The progression in abilities from first motor reflexes to intentional movement, from rolling to sitting to crawling, walking, running, jumping, and more. This also includes fine motor skills, the ability to control the small muscles in the hands and fingers to pinch clay, roll dough, and hold tools to make marks.

These Milestones from the CDC offer some clues to a child’s development:


2 Month Physical Milestones:

Open hands briefly; holds head up when on tummy; moves both arms and legs


4 Month Physical Milestones:

Holds head steady without support when being held; holds a toy when it is put in their hand; uses their arm to swing at toys; brings hand to mouth; pushes onto elbows/forearms when on tummy


6 Month Physical Milestones:

Rolls from tummy to back; pushes up with straight arms when on tummy; leans on hands to support self while sitting


9 Month Milestones:

Gets into a sitting position by themself; moves things from one hand to the other; uses fingers to “rake” food towards themself; sits without support


12 Month Milestones:

Pulls up to stand; walks while holding furniture; drinks from a cup without a lid, held by an adult; picks things up between thumb and pointer finger, like small pieces of food


15 Month Milestones:

Take a few steps independently; uses fingers to feed self some food


18 Month Milestones:

Walks without holding on to anyone or anything; scribbles; drinks from a cup without a lid and may spill sometimes; feeds self with fingers; tries to use a spoon; climbs on and off a couch or chair without help


2-Year-Old Milestones:

Kicks a ball; runs; walks (not climbs) up a few stairs with or without help; eats with a spoon


30 Month Milestones:

Uses hands to twist things, like unscrewing a jar or opening a doorknob; takes off some clothing independently, like loose pants or a jacket; jumps off the ground with both feet; turns book pages one at a time when being read to


3-Year-Old Milestones:

Strings items together, like large beads or macaroni; puts on some clothes independently, like loose pants or a jacket; uses a fork


4-Year-Old Milestones:

Catches a large ball most of the time; serves self some food or water, with adult supervision; unbuttons some buttons; holds crayons or pencil between fingers and thumb (not in fist)


5-Year-Old Milestones:

Buttons some buttons; hops on one foot


Language development is the process by which children acquire the ability to communicate verbally (or signed) and in writing. This begins in utero when the fetus is able to hear patterns of sounds, and continues through crying, vocalizing, babbling, and mimicking, into words, sentences, and eventually writing. Bilingual or multilingual development occurs when a child is consistently exposed to and using more than one language at once.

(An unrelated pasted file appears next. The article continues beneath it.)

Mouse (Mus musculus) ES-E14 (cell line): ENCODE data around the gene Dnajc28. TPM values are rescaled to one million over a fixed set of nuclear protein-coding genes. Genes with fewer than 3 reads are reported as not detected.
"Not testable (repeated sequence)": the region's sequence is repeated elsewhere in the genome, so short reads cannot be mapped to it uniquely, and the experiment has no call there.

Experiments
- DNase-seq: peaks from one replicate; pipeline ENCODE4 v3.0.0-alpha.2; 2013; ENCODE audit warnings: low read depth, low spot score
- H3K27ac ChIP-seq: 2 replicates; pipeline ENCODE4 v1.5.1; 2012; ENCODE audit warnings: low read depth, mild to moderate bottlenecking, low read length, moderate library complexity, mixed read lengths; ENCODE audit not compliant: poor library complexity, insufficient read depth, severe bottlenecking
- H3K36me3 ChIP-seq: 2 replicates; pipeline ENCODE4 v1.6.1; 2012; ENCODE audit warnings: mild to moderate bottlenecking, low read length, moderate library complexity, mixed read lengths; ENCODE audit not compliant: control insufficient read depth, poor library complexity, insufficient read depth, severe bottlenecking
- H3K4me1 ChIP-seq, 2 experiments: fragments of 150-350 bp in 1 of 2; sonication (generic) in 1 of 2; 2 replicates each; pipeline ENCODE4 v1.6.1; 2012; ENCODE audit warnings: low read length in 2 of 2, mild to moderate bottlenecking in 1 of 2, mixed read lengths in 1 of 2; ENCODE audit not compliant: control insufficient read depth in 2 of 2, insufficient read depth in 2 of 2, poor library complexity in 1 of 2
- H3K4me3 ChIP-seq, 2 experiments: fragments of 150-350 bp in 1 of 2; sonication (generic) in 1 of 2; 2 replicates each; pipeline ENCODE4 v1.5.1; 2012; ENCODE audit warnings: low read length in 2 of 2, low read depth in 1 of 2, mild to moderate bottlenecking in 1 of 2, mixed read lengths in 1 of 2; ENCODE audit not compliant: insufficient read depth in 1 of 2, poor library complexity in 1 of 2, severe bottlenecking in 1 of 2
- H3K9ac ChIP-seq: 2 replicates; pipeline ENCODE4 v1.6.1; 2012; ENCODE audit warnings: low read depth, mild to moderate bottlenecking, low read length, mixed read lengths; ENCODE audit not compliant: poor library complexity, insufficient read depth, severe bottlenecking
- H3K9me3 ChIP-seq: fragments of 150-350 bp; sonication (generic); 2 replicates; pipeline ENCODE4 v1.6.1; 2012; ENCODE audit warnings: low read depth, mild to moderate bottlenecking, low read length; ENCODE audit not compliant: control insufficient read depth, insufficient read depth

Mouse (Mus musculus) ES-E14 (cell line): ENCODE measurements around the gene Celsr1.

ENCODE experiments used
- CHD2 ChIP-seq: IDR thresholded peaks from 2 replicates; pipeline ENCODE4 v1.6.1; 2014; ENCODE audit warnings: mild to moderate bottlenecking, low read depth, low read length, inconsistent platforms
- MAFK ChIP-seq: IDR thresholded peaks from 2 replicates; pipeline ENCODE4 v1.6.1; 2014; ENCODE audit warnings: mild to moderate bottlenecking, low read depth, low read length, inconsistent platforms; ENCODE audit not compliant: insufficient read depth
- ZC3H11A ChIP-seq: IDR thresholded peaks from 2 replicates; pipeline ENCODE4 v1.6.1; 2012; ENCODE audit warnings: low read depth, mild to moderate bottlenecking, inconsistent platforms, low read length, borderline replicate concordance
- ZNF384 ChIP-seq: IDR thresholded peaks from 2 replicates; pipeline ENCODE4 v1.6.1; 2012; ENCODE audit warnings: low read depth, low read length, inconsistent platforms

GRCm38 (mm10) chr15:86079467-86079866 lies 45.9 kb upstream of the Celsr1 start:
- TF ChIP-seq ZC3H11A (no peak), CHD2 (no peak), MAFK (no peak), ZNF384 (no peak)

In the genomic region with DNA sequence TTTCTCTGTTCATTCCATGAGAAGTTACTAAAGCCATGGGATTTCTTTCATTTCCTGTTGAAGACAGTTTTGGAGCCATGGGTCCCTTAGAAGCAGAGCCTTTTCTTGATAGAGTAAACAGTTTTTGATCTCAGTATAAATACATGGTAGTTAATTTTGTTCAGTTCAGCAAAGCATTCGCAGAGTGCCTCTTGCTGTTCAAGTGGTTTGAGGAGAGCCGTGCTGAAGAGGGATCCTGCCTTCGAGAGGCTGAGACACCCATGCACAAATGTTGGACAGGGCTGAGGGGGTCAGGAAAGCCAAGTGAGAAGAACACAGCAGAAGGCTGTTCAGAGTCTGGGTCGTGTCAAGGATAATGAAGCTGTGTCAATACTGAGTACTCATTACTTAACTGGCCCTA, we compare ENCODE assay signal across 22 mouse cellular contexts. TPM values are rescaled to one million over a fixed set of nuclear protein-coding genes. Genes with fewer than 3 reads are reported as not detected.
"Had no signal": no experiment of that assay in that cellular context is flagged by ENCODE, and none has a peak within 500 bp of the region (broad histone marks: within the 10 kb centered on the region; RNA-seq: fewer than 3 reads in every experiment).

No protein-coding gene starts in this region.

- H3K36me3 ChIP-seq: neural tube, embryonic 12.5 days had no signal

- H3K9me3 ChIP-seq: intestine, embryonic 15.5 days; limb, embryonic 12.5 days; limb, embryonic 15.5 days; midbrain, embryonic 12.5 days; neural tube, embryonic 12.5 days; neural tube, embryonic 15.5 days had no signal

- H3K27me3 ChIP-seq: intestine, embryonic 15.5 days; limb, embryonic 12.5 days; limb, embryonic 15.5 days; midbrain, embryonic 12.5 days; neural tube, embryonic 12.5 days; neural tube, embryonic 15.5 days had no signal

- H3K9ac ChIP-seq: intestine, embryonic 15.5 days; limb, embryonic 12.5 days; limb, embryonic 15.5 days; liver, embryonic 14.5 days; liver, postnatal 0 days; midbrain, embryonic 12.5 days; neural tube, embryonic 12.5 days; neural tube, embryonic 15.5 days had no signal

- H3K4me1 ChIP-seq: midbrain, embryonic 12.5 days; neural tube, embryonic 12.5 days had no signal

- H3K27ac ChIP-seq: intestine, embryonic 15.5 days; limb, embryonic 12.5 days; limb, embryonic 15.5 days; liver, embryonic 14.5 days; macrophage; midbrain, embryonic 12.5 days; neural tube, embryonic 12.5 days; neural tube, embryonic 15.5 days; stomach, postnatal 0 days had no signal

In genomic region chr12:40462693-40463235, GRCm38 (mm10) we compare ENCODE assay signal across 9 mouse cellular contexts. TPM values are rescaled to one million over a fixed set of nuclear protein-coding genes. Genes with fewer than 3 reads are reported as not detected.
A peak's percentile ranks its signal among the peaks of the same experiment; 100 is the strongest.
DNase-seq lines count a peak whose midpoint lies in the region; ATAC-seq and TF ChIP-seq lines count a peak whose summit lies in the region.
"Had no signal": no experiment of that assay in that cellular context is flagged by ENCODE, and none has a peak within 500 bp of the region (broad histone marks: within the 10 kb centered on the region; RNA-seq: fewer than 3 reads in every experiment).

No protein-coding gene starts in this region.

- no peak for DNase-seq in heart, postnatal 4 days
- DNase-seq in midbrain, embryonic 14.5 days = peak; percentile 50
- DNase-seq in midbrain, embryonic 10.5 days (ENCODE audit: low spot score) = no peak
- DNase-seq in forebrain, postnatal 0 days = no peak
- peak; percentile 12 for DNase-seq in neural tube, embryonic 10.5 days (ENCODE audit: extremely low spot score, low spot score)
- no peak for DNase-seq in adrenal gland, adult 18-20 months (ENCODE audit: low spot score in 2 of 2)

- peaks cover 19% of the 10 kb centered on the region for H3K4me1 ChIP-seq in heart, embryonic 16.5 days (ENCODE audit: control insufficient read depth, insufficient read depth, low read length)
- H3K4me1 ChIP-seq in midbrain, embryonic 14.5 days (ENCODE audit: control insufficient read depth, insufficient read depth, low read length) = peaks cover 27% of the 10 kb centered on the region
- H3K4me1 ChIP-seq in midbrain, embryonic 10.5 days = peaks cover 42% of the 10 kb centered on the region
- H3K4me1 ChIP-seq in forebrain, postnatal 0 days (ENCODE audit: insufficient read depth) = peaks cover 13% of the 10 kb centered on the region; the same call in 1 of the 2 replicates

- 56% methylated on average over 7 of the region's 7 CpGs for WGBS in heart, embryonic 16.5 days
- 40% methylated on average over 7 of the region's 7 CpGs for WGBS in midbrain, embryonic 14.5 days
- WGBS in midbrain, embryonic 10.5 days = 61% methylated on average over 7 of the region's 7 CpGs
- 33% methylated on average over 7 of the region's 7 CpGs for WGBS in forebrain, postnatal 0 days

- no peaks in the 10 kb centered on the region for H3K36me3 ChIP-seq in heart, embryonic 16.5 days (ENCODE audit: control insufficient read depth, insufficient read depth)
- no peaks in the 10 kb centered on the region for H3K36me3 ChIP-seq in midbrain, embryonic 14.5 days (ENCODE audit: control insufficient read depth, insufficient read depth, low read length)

Dr. Katie Paciga, Fred Rogers Fellow and Assistant Professor of Education, shares some things to consider when choosing e-books or storytelling apps.

When looking for e-books consider if there are different types of menu options such as “read to me”, “read and play”, “read by myself” which will offer flexibility for different ages and reading levels.  Print tracking is another option that is excellent for emergent or beginning readers to draw attention to the words as they are being read.  Check to see that any interactive elements relate to the story line and aren’t arbitrary, such that they draw attention away from the story or cause confusion.  An option to record narration of the story can also be great for supporting children’s creativity.

Features of storytelling apps that are important to look for include the option to import images from the camera roll and the ability to use the keyboard or a finger for adding writing/text.  The option to audio record so that the story can be told by the child’s voice rather than only by printed or written text makes a storytelling app more appropriate for a broad range of ages.

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Set up a space where children can create cards and letters for each other.  You can include different types and sizes of paper and envelopes, stickers, stamps/stampers, and a list of the names of the children.  Encourage children to draw and write or dictate messages to one another.  You can create a mailbox space using a box with dividers or hanging shoe storage and label a spot for each child.

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Goal: Children will communicate with each other with drawing and writing.

If you would like to learn more about emergent writing check out the Learn, Share, and Grow series about writing development on the Professional Development page.